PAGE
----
Early January, and it’s a balmy 7°F in Washington, D.C., or -10°F with the wind chill. The polar vortex gripping the nation is a good analogy for the continued icy relations on Capitol Hill.

    It seems that despite a bipartisan agreement on the federal budget reached just before the end of 2013, the “least productive” Congress in 60 years is much more likely to end with a whimper than a bang when it adjourns sine die later this year.

    The never-ending budget saga and continuous “cliffs” that Congress seems determined to dive over are still very much with us. As readers of this column will recall, a bitter clash in the fall of 2013 that pitted President Obama and Congressional Democrats against Congressional Republicans led to the first partial government shutdown since 1995. The compromise that ended it was a three-month continuing resolution to keep the government open through Jan. 15, 2014, and to compensate federal workers who had been sent home. The agreement also included a debt-ceiling increase until at least mid-February to postpone a fight over the borrowing limit until after appropriations for the year were resolved, and the formation of a bicameral, bipartisan budget committee with a deadline of Dec. 13, 2013.

    After weeks of negotiations, Budget Committee Chairs Senator Patty Murray (D-WA) and Rep. Paul Ryan (R-WI) announced a two-year budget agreement, which passed Congress right before Christmas. The agreement provided a new discretionary spending cap of $1.012 trillion for fiscal year (FY) 2014, which roughly split the difference between the earlier House and Senate figures and allocates $520.5 billion for defense activities and $491.5 billion for non-defense programs. It also scaled back the scope of automatic sequester cuts mandated by the 2011 debt-limit law by a total of $63 billion over two years. The total top-line spending level agreed to for FY 2015 is $1.014 trillion.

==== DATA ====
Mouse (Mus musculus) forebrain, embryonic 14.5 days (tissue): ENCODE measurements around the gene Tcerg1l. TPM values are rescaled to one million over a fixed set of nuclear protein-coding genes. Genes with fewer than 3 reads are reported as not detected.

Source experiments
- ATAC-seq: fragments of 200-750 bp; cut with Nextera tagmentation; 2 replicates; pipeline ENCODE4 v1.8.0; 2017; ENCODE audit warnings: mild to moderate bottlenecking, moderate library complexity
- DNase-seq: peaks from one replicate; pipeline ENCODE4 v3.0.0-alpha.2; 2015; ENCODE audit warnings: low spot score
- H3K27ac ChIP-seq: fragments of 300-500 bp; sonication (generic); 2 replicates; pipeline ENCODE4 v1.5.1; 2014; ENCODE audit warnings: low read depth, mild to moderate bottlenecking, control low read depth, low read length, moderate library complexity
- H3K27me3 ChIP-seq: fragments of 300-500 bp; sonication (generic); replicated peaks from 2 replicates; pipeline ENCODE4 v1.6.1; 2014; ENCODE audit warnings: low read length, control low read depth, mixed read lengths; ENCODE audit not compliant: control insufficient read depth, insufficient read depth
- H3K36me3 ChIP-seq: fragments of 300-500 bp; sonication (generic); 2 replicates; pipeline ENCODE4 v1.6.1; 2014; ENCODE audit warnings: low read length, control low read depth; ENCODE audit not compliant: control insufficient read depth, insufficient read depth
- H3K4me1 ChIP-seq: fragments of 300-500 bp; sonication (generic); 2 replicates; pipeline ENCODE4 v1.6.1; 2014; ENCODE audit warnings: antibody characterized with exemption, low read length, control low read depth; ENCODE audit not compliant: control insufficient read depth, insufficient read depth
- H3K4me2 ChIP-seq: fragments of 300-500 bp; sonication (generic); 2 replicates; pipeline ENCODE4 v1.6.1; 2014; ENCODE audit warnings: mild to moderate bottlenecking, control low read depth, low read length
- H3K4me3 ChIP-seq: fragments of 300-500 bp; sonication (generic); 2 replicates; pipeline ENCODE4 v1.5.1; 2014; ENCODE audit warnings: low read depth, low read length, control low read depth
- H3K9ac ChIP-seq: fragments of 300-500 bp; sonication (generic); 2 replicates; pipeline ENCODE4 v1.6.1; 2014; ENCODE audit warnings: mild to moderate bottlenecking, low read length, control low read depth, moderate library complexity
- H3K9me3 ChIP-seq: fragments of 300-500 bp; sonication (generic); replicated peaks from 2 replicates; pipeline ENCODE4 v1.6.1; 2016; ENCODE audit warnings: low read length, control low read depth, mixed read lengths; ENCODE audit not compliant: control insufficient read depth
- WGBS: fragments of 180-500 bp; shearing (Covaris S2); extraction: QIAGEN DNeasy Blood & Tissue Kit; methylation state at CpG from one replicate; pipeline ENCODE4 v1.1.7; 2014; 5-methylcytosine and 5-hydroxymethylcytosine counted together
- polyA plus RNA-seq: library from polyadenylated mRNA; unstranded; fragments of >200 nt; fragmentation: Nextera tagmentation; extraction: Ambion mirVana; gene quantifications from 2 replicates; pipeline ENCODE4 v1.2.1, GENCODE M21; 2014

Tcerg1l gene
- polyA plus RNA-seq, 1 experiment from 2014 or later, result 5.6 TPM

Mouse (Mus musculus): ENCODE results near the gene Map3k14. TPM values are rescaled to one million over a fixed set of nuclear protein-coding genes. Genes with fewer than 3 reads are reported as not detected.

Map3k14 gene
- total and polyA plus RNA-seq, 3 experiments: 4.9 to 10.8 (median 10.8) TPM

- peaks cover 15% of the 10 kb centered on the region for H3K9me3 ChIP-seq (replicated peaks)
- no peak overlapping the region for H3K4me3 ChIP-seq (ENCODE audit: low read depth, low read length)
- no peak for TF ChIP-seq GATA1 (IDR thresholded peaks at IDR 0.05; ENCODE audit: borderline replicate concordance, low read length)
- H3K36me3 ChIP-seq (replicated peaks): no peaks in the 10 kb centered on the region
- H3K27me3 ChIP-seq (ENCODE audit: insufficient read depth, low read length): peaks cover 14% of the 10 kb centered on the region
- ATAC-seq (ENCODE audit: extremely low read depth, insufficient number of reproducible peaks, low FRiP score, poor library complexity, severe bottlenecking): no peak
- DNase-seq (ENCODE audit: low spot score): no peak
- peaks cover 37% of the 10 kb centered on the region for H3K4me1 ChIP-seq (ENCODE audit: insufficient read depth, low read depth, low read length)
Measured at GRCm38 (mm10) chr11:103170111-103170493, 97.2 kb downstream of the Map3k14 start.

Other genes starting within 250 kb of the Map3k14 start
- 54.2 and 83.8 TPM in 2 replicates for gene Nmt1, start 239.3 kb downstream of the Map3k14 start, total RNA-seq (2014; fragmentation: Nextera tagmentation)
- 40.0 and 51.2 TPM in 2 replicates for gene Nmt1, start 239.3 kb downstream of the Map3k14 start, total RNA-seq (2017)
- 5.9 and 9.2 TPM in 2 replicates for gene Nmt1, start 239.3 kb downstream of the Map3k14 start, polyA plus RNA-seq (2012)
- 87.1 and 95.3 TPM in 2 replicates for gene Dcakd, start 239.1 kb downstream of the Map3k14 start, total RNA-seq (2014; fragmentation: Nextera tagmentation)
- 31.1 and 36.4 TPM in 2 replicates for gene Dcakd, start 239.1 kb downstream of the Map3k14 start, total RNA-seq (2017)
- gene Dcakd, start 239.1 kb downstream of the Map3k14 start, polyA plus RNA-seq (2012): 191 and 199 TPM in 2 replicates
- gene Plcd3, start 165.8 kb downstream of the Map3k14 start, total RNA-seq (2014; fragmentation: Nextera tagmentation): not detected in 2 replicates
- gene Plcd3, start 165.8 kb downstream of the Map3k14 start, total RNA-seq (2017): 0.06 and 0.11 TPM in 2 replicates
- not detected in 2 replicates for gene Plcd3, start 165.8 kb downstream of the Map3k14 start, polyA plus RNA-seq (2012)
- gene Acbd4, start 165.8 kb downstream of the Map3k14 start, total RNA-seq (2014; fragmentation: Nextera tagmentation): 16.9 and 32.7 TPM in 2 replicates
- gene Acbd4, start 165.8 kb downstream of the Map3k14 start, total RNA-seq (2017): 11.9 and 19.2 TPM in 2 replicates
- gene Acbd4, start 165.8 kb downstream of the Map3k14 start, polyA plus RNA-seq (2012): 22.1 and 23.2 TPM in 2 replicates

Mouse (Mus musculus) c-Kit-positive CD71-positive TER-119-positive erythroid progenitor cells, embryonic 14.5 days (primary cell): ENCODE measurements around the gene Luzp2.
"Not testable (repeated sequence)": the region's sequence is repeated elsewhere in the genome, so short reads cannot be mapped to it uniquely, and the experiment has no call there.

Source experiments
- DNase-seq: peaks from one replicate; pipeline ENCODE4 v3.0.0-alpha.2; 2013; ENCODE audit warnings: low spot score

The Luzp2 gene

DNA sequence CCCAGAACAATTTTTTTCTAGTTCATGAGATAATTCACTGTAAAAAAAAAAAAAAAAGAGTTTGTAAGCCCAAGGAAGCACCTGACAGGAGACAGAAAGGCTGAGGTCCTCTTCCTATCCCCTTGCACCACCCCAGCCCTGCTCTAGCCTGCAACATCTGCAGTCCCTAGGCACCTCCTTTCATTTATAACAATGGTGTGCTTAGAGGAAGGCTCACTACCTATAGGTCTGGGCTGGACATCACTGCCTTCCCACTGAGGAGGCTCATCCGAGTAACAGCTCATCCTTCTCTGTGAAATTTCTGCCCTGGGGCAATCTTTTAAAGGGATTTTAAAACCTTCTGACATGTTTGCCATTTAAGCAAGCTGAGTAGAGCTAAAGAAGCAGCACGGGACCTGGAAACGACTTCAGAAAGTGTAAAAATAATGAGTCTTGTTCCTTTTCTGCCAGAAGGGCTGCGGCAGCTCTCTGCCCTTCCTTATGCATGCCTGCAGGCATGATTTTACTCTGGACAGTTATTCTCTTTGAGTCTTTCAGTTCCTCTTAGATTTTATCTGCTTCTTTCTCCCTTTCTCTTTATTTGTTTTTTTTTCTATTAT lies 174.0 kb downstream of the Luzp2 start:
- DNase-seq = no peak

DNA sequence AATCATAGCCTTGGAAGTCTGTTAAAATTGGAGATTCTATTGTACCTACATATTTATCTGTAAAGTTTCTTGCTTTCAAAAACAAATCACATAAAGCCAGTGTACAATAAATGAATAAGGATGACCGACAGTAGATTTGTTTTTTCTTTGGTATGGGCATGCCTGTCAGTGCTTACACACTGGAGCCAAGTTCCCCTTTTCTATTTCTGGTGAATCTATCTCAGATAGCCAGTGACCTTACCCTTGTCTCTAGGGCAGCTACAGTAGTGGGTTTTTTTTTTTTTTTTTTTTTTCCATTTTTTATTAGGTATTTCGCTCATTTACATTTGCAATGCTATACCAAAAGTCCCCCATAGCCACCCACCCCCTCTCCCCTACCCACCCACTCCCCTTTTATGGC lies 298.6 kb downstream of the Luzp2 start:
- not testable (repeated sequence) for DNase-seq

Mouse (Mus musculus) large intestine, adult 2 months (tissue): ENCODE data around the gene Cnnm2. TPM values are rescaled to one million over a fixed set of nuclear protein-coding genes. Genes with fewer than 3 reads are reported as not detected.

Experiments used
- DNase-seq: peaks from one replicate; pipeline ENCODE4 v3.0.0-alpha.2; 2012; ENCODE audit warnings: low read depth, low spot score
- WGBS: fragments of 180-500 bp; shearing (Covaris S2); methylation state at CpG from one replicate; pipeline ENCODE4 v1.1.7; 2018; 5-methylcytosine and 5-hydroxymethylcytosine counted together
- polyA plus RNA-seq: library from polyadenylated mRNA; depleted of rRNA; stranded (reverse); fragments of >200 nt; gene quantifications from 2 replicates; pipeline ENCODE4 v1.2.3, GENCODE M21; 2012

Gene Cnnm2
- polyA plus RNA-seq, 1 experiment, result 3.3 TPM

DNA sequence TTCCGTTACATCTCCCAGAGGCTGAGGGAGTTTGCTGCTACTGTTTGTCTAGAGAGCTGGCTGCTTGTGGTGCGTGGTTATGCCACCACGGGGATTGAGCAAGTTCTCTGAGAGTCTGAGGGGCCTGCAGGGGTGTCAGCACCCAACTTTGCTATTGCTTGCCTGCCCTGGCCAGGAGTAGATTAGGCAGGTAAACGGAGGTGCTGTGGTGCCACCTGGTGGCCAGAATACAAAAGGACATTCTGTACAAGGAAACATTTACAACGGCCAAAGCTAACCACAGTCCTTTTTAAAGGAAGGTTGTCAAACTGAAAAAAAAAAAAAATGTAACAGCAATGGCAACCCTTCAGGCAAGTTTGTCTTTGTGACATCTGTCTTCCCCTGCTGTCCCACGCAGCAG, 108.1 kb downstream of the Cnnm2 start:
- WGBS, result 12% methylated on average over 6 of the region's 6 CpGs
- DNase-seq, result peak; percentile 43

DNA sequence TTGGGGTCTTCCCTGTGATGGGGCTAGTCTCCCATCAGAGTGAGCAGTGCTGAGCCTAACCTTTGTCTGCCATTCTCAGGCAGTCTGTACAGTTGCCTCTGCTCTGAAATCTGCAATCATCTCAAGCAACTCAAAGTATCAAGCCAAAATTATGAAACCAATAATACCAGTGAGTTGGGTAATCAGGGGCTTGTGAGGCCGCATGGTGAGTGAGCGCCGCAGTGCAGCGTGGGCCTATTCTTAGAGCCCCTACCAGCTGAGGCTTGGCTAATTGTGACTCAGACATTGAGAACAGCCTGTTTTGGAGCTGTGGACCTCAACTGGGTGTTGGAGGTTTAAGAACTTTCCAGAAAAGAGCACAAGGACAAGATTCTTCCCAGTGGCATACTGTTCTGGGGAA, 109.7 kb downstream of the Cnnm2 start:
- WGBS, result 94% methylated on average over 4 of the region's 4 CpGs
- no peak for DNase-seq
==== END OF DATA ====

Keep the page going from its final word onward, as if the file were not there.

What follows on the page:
While most of the media focuses on the broken budget process, the real fight on Capitol Hill is about appropriations. Once the top-line level is agreed to, Congress must pass 12 appropriations bills that fund specific agencies and programs. Since the budget agreement passed just before Christmas, the appropriators have been working on an omnibus spending package and, as of the writing of this column, have reached agreement on eight of the 12 spending bills. The remaining bills are expected to be dealt with in the coming weeks, but another short-term continuing resolution may be needed. 

    The bottom line is that it appears we will have a FY 2014 budget with eight months still to go in the fiscal year and perhaps even a chance at regular order on appropriations bills for FY 2015. However, the debt-ceiling issue will raise its ugly head again by late February … and it’s an election year, folks. So, buckle your seat belts: We may be going nowhere fast, but the ride will still be very bumpy.

    Despite the continued partisan bickering in Washington, the Forging Industry Association (FIA) and its members continue to educate members of Congress on key issues of concern to forgers, including comprehensive tax reform, adequate supplies of affordable energy and overly burdensome regulations.

    One major event designed to provide FIA members with the opportunity for dialogue with members of Congress is FIA’s annual Lobby Day, which is scheduled for April 2-3. FIA members are welcome to attend. Contact Roy Hardy at FIA for more information. We’ll provide an update on the event in our next issue (April).


Laurin M. Baker, Founder & President • The Laurin Baker Group, LLC. Washington, D.C. • FIA Washington Representatives
202-393-8525 • lbaker@thelaurinbakergroup.com